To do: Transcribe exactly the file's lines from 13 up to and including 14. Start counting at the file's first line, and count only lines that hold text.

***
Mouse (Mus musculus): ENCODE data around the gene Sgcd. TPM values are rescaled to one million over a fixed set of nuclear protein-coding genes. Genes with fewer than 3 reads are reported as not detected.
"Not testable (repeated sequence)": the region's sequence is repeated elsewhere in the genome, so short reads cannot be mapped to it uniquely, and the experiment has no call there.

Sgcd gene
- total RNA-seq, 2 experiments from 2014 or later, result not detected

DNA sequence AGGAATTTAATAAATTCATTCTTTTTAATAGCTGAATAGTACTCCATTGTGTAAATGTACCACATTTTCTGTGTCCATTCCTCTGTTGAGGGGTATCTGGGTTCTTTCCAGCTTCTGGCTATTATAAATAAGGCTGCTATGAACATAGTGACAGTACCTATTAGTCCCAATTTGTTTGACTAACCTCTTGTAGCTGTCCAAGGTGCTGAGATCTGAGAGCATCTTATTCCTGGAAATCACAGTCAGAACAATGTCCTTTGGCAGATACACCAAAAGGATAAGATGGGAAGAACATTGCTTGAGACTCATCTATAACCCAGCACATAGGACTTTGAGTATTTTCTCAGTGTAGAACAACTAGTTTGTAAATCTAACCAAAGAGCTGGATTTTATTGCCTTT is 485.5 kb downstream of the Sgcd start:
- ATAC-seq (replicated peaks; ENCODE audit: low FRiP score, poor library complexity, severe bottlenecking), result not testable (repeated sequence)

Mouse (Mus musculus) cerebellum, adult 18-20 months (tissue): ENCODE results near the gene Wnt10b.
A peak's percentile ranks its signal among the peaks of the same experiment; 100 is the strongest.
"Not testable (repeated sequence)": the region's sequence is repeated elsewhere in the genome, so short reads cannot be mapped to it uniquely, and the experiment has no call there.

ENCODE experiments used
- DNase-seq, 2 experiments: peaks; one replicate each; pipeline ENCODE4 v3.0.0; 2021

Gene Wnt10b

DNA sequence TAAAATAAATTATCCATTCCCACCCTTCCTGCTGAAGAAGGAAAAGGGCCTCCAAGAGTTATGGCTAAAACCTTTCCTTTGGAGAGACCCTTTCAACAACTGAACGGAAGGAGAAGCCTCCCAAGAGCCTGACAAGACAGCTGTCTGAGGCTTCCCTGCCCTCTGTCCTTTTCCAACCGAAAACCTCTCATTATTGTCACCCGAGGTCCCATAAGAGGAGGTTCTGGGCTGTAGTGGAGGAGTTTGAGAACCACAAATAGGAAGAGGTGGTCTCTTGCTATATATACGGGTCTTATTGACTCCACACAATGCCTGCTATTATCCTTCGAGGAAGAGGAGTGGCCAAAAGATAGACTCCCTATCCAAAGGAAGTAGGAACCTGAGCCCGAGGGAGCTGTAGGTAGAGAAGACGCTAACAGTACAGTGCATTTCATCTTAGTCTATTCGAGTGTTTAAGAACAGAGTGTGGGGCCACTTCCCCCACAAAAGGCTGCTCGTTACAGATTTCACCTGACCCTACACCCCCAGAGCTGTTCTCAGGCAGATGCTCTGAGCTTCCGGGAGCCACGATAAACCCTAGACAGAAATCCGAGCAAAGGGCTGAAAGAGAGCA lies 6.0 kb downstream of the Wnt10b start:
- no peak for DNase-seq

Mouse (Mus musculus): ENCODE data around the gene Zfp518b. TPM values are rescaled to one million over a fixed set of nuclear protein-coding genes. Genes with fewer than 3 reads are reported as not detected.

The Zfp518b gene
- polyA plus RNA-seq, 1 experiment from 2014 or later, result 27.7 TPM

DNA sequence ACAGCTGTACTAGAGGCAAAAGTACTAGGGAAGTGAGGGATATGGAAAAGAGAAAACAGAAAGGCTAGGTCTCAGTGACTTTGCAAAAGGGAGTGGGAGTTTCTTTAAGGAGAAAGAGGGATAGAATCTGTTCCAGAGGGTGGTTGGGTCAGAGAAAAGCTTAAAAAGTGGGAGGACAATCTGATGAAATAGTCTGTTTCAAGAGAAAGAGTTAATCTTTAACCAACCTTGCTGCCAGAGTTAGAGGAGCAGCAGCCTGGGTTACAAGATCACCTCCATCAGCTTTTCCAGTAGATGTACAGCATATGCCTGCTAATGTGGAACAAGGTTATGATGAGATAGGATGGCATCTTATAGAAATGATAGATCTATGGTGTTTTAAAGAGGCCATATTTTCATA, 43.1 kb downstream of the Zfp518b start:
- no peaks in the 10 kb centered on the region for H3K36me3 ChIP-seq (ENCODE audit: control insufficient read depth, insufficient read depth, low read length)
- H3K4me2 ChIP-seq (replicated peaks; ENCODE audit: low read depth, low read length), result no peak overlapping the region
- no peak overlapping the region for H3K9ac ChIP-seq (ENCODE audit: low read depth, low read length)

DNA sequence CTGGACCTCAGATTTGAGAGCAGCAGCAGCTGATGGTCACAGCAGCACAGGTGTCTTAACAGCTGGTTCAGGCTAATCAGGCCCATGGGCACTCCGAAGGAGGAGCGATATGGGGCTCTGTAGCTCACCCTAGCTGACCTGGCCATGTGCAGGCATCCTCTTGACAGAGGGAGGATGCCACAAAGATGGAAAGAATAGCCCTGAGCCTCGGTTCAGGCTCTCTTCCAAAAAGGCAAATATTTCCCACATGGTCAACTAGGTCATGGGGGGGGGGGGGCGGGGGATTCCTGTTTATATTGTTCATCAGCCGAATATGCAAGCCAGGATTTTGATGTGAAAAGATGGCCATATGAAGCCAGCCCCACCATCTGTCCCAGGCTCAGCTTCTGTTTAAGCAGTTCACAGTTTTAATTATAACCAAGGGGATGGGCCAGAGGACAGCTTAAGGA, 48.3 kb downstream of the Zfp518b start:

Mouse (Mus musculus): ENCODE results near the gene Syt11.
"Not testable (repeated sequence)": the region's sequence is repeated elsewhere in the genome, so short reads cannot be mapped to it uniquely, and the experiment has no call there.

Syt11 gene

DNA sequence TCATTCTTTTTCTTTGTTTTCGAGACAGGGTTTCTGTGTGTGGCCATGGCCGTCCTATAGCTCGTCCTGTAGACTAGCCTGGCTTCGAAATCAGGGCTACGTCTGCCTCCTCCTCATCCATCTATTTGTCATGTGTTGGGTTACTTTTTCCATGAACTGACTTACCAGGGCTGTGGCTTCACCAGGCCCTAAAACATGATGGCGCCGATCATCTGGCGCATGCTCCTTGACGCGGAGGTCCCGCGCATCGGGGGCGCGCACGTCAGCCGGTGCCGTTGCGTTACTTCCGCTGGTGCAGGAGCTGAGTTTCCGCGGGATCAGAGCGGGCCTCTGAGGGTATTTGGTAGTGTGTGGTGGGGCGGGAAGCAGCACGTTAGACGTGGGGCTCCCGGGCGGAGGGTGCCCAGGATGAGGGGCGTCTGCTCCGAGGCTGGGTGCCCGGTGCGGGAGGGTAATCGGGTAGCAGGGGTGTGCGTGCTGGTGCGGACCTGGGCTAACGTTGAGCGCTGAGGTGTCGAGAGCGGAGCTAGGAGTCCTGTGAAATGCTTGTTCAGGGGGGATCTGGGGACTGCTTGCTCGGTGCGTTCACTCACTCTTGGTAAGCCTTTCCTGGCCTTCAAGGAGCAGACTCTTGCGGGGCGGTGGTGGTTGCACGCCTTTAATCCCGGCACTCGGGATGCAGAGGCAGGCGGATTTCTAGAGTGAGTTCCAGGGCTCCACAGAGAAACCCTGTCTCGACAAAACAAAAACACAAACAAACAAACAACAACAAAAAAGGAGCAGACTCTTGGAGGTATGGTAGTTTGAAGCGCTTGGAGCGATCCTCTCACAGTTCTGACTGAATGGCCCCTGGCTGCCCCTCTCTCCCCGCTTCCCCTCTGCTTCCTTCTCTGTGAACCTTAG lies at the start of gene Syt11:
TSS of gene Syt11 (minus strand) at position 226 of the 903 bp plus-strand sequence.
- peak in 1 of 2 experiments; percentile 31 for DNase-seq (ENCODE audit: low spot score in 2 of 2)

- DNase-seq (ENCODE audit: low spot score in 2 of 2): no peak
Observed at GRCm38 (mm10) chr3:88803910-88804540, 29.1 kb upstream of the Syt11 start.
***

DNA sequence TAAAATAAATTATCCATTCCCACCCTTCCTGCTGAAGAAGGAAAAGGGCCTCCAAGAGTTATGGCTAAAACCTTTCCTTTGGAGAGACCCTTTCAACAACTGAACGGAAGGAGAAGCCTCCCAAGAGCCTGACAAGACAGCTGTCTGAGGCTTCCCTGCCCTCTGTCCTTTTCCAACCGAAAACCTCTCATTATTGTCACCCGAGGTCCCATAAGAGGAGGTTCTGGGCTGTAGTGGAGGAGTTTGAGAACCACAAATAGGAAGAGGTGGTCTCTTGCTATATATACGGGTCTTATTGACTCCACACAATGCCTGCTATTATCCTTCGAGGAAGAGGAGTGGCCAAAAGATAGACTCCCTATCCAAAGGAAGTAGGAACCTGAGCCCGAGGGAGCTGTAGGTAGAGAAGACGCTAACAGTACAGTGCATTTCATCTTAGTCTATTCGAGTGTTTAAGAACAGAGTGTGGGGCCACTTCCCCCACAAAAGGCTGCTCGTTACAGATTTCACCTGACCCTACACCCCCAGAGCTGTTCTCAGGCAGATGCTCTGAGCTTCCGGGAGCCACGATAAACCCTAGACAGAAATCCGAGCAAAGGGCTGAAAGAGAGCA lies 6.0 kb downstream of the Wnt10b start:
- no peak for DNase-seq